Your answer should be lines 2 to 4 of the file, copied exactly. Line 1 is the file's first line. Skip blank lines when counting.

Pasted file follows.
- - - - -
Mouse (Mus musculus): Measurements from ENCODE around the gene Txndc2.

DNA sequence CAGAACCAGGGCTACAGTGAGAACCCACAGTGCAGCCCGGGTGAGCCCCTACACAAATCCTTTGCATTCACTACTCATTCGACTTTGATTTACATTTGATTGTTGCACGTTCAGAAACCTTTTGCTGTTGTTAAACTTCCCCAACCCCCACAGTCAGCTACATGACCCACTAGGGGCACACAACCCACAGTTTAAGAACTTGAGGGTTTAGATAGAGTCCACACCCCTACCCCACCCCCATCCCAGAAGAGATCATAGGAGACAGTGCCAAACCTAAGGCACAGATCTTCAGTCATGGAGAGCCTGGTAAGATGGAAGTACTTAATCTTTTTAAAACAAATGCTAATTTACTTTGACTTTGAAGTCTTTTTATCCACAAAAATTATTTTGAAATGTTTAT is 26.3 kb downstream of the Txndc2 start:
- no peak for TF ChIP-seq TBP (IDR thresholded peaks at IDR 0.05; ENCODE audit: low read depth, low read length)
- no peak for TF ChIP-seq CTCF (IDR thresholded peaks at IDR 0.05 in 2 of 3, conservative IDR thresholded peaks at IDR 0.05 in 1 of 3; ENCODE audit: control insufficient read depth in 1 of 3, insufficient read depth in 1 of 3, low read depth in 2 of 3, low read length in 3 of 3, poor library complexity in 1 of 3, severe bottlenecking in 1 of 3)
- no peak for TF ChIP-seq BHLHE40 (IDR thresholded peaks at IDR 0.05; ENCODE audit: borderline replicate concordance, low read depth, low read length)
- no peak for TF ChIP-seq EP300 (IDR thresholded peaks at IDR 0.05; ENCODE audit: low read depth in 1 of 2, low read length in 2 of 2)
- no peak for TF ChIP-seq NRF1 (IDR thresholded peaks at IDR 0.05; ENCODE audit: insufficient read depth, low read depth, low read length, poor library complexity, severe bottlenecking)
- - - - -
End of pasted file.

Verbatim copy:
DNA sequence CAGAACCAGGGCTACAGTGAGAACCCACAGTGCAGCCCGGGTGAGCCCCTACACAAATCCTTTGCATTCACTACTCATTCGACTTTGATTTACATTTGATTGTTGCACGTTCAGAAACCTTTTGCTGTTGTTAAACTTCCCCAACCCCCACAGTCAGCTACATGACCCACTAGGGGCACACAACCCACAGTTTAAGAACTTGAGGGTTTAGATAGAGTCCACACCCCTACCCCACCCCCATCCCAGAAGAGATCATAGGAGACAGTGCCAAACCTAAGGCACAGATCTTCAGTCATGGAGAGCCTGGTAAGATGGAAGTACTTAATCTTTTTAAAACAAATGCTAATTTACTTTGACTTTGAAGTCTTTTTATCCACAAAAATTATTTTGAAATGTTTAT is 26.3 kb downstream of the Txndc2 start:
- no peak for TF ChIP-seq TBP (IDR thresholded peaks at IDR 0.05; ENCODE audit: low read depth, low read length)
- no peak for TF ChIP-seq CTCF (IDR thresholded peaks at IDR 0.05 in 2 of 3, conservative IDR thresholded peaks at IDR 0.05 in 1 of 3; ENCODE audit: control insufficient read depth in 1 of 3, insufficient read depth in 1 of 3, low read depth in 2 of 3, low read length in 3 of 3, poor library complexity in 1 of 3, severe bottlenecking in 1 of 3)